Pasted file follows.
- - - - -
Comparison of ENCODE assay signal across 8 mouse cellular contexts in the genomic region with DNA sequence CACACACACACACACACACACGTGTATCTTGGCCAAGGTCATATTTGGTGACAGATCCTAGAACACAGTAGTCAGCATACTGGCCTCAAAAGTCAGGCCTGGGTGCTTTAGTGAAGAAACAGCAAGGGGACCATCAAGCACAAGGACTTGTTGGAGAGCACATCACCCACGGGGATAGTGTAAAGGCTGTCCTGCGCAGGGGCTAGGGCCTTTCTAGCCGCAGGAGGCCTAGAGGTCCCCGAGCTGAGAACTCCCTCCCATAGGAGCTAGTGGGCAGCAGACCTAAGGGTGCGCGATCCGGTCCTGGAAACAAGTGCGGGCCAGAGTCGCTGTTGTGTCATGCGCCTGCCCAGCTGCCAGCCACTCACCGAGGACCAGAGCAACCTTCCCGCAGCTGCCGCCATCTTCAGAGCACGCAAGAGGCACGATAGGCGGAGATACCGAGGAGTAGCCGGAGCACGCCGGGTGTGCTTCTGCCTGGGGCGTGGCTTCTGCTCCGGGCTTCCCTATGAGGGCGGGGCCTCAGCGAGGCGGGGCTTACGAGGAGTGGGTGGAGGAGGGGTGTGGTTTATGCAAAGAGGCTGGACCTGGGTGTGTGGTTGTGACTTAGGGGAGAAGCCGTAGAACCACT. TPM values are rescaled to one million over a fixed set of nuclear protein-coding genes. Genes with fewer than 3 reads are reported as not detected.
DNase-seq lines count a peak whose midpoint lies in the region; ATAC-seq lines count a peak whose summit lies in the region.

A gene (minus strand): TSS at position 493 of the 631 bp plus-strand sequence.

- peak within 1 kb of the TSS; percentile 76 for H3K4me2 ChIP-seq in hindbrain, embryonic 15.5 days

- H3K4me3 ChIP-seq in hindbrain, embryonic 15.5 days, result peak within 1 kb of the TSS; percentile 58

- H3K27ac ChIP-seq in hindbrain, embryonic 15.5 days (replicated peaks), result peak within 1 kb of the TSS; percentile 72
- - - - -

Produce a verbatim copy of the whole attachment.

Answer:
Comparison of ENCODE assay signal across 8 mouse cellular contexts in the genomic region with DNA sequence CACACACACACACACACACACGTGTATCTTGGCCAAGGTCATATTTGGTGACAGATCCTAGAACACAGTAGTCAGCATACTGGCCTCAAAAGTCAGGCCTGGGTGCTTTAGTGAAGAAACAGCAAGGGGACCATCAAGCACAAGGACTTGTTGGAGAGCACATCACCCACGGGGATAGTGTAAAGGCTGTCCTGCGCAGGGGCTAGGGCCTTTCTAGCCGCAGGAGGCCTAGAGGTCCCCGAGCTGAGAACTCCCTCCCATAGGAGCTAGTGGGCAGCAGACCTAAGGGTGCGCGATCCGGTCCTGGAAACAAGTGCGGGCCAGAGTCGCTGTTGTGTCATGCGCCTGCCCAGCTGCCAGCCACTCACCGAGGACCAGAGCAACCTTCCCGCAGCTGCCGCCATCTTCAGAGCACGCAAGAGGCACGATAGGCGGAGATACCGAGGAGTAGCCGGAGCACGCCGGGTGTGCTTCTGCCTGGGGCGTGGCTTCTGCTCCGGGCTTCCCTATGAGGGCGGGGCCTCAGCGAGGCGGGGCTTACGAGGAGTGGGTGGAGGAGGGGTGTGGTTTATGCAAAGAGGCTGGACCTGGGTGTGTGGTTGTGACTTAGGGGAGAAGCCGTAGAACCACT. TPM values are rescaled to one million over a fixed set of nuclear protein-coding genes. Genes with fewer than 3 reads are reported as not detected.
DNase-seq lines count a peak whose midpoint lies in the region; ATAC-seq lines count a peak whose summit lies in the region.

A gene (minus strand): TSS at position 493 of the 631 bp plus-strand sequence.

- peak within 1 kb of the TSS; percentile 76 for H3K4me2 ChIP-seq in hindbrain, embryonic 15.5 days

- H3K4me3 ChIP-seq in hindbrain, embryonic 15.5 days, result peak within 1 kb of the TSS; percentile 58

- H3K27ac ChIP-seq in hindbrain, embryonic 15.5 days (replicated peaks), result peak within 1 kb of the TSS; percentile 72